Imao explained that the installation is set on a carroza or carriage transporting religious icons during a parade—a spectacle that amazed him when he was a child. Seeing this image during Holy Weeks, he incorporated the carroza in his installation and used it as a pedestal for his work.

He represented former president Ferdinand Marcos as Prince Zardoz of Boazania, the main antagonist of the mecha series iconically known having a horn. At the back of the Marcos’ image was a representation of Malacanan Palace. Surrounding his image were also institutions like the Bataan Nuclear Powerplant, and Cultural Center of the Philippines—”institutions, that have been appropriated by the state to propel certain programs and interest that is perceived with the concept of new society  of the former president,” as expressed by the artist.

Imao also incorporated the image of the San Miguel bottle art, where Archangel Michael is depicted donning a costume reminiscent of Voltes V’s armor. Paying homage to the original artist of the bottle art, Fernando Amorsolo, this scene also depicts the classic battle between good and evil.

Hovering above Archangel Michael’s image is a latin phrase that reads, “nunquam tursus,” which translates to “Never Again.”

The installation used galvanized iron, a metaphor to the “iron fist” implemented during that period. Imao shared, “The entire motif is in a very distressed iron as visual metaphor of the iron fist implemented that time.”

First lady Imelda Marcos is also depicted at the back of the carroza as Zandra, the love interest of Prince Zardoz.

Having a rich imagery in his installation, Imao still plans to add more specific details throughout the duration of the exhibit at Open Space, which is six weeks. Imao plans to do this for the people to see that the work is “growing.”

(Memory and anger rekindled in Toym Imao’s installation art on Voltes V and Martial Law, Interaksyon)

JUCO, Estelita G.


Resistance to the dictatorship was a shared undertaking of the Filipino people, and it included middle-class professionals as well as students and workers, peasants as well as government employes, armed revolutionary fighters as well as advocates of nonviolence.

Estelita Juco was a teacher for 36 years at St. Paul’s College, an exclusive girls’ school where she herself had studied from the elementary grades to her graduation with a bachelor’s degree in education summa cum laude. She taught courses in English, journalism, sociology, public relations, and history, among others. She was the longtime moderator, or adviser, of the school newspaper, the Paulinian.

Before that she had been a well-known student leader in the 1950s, having been very active in the College Editors Guild, the Student Catholic Action, the Conference Delegates Association and the Student Council Association.

As a teenager, Juco was seriously wounded in the final days of World War II, during the Battle of Manila. Her family had taken refuge in the Philippine General Hospital, not far from where they lived, as the bombing intensified and the fighting raged between American and Japanese troops. Juco’s younger brother died as they lay wounded together; she found herself disabled, blind in one eye, right arm and left knee both gone. Years after the end of the war, she was sent to Japan for three months for a leadership training course. While there she won many friends, including members of the imperial family, for speaking as a victim of the Japanese occupation of the Philippines, but having no bitterness towards Japan.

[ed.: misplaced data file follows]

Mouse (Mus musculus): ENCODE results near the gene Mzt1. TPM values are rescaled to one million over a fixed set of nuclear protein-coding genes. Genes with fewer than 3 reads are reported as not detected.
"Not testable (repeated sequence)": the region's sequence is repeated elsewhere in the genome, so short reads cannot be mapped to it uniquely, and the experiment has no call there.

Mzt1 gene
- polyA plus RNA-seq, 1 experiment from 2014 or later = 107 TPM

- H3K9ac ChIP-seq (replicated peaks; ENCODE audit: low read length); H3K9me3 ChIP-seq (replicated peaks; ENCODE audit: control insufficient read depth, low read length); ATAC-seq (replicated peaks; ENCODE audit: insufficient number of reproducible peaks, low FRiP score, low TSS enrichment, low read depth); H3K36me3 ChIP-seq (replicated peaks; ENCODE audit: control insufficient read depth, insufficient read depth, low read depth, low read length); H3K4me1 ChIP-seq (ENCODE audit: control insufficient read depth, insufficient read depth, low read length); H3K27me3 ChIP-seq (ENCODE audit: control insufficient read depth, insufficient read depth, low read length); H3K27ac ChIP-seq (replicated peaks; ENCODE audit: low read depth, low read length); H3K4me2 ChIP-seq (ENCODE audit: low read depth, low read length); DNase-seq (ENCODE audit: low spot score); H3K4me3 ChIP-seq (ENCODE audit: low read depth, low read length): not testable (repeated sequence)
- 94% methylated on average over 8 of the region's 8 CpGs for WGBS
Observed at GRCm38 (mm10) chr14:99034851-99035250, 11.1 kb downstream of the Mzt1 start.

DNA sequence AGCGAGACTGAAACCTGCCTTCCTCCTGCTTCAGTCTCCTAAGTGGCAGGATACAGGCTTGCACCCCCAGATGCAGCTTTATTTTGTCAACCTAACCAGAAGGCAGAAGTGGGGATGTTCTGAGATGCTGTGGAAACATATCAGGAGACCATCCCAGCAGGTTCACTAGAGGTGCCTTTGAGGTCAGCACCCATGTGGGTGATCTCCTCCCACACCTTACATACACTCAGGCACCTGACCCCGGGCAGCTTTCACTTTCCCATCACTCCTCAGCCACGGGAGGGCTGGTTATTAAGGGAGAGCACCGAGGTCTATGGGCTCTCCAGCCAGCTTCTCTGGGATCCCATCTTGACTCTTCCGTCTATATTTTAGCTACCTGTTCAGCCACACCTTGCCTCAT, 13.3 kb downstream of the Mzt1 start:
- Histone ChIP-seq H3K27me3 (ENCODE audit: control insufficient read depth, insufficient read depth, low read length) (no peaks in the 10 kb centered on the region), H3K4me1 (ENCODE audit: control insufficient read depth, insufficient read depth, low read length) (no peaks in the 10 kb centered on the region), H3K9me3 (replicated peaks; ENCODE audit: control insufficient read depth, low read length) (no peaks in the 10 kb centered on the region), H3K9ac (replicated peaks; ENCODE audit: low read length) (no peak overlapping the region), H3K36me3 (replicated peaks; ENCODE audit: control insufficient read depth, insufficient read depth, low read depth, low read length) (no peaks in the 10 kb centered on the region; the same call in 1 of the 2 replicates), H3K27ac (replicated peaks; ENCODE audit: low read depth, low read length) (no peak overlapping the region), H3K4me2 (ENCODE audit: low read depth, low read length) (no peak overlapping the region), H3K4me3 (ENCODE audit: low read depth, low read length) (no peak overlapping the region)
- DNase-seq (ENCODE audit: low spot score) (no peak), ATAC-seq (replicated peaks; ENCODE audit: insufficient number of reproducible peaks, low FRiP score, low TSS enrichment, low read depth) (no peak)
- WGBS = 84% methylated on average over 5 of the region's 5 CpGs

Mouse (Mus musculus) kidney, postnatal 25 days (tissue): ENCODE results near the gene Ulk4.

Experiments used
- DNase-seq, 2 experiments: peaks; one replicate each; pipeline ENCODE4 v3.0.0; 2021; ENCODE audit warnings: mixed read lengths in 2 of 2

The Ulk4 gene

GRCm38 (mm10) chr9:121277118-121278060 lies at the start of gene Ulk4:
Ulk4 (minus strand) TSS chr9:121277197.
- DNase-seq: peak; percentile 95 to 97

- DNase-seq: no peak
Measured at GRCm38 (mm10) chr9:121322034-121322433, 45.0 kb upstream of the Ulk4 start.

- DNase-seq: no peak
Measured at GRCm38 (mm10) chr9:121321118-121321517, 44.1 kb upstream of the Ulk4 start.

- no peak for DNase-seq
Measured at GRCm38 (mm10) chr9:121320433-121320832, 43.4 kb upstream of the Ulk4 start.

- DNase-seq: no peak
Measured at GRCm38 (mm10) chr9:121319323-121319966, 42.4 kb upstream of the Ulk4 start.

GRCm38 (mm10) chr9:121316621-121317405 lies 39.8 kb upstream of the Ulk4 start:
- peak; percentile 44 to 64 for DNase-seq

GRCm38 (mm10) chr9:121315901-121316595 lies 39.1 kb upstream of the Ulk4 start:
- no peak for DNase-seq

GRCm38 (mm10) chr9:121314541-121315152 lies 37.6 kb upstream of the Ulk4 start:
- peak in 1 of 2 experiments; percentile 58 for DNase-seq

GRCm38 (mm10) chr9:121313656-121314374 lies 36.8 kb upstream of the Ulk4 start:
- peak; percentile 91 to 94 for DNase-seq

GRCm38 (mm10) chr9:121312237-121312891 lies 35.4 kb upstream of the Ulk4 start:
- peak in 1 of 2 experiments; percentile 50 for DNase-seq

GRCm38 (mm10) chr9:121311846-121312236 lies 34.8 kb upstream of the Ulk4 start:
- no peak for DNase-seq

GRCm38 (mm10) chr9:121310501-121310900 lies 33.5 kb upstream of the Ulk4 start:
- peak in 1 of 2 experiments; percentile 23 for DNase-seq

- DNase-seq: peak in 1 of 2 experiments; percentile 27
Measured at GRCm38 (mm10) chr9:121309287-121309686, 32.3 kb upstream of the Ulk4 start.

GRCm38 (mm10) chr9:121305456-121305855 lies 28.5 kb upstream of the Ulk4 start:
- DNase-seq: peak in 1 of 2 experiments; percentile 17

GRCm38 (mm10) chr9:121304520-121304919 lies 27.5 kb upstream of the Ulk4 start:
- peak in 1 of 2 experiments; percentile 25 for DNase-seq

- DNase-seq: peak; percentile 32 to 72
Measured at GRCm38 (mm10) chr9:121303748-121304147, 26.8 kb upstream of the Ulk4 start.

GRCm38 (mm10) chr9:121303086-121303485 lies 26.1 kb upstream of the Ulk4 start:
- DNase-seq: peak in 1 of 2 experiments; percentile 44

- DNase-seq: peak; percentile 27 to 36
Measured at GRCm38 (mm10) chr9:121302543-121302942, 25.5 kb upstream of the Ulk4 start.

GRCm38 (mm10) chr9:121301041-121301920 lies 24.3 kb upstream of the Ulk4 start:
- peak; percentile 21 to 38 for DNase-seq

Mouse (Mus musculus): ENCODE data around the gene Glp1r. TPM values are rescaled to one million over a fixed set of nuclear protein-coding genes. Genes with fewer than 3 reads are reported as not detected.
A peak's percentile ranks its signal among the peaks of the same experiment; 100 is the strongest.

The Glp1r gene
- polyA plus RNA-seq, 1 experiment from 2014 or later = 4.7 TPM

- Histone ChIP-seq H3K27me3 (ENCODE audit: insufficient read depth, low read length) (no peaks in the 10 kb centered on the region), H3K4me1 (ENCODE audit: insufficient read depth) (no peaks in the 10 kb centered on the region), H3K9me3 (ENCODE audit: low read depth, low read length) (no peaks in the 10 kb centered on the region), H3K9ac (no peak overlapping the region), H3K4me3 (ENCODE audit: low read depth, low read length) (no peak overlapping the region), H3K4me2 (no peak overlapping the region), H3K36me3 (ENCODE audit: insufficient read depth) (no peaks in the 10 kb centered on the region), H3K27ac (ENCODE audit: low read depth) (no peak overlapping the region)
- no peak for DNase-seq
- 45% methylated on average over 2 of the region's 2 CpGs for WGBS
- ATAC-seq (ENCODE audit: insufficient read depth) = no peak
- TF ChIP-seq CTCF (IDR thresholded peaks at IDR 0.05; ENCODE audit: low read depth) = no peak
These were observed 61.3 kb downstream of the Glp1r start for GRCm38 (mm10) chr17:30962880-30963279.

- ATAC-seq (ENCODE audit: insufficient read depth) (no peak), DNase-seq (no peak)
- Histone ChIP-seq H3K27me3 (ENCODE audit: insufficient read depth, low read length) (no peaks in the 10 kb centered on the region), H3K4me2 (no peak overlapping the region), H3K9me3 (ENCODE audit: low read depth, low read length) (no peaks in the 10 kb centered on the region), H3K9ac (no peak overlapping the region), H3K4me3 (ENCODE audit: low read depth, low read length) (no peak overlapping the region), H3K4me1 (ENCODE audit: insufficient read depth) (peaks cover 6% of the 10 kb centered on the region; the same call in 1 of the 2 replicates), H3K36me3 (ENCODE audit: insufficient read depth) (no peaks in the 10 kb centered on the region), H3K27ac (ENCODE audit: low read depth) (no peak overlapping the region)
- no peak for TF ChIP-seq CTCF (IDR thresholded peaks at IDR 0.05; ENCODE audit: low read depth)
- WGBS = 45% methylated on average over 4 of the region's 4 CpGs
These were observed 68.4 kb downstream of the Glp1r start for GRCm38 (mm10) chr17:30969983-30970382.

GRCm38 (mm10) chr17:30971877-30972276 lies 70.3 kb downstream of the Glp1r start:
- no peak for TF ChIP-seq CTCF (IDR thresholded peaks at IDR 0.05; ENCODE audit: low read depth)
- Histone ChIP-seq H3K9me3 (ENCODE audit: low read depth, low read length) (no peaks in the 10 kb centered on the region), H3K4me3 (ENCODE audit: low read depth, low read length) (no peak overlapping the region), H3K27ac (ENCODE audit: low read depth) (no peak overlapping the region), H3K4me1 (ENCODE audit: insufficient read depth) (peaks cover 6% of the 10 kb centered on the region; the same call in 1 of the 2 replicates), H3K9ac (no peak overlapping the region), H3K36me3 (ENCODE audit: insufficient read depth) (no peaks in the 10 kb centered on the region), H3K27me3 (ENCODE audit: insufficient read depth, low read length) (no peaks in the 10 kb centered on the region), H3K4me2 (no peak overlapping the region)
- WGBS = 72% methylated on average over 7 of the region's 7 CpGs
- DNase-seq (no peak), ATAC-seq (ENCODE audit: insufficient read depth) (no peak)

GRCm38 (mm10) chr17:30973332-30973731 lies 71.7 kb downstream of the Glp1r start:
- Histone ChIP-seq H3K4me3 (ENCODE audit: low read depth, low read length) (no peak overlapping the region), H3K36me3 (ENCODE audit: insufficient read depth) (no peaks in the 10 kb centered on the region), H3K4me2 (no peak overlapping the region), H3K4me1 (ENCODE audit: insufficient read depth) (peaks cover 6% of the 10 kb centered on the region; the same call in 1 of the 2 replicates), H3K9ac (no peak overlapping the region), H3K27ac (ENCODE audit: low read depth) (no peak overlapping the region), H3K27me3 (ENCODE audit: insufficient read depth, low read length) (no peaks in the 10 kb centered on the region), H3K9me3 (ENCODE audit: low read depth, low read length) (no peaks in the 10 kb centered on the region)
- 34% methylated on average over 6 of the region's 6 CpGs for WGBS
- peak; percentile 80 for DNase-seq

Juco’s political activism was manifested in the 1950s when she campaigned for Ramon Magsaysay as president, who won in 1953, then successively for Manuel Manahan (1957) and Raul Manglapus (1964), who both lost.

Under martial law, she joined several of the groups that formed the budding opposition, among them Joaquin P. Roces's Taza de Oro group. With journalist Jose Burgos Jr. she helped revive the College Editors Guild (which had been abolished) as the Metropolitan Association of College Editors. But while Juco was “totally against the dictatorship,” according to a friend, “she was also very much against violence. She would not hear of resorting to it even to topple what to her was a repressive regime. She was in fact an advocate of non-violence.”

In 1980 she was invited by Burgos to write a column for We Forum ("Once More with Feeling") and later for Malaya ("Woman in the City of Man.") She criticized martial law, decried human rights violations and lambasted Imelda Marcos' increasingly frivolous activities, exulting afterward that “nothing can quite surpass the excitement and tremulous satisfaction of those weekly pieces of ‘brinkmanship’ that challenged the Conjugal Dictatorship when Freedom lay dying and human life was cheap.” One night her house mysteriously burned down, and she suspected that the fire had something to do with a particularly critical column she wrote about Imelda Marcos.

When Senator Benigno Aquino Jr. was assassinated in 1983, Juco's activism became more militant. She wrote increasingly bold articles, joined street marches against the dictatorship, and helped organize St. Paul alumnae to join the protest actions. She campaigned for Corazon Aquino’s election to the presidency.

After martial law had ended, Juco retired from teaching and was appointed as sectoral representative of women and the disabled in the first post-dictatorship Congress. She held the post for two years until her death on July 12, 1989.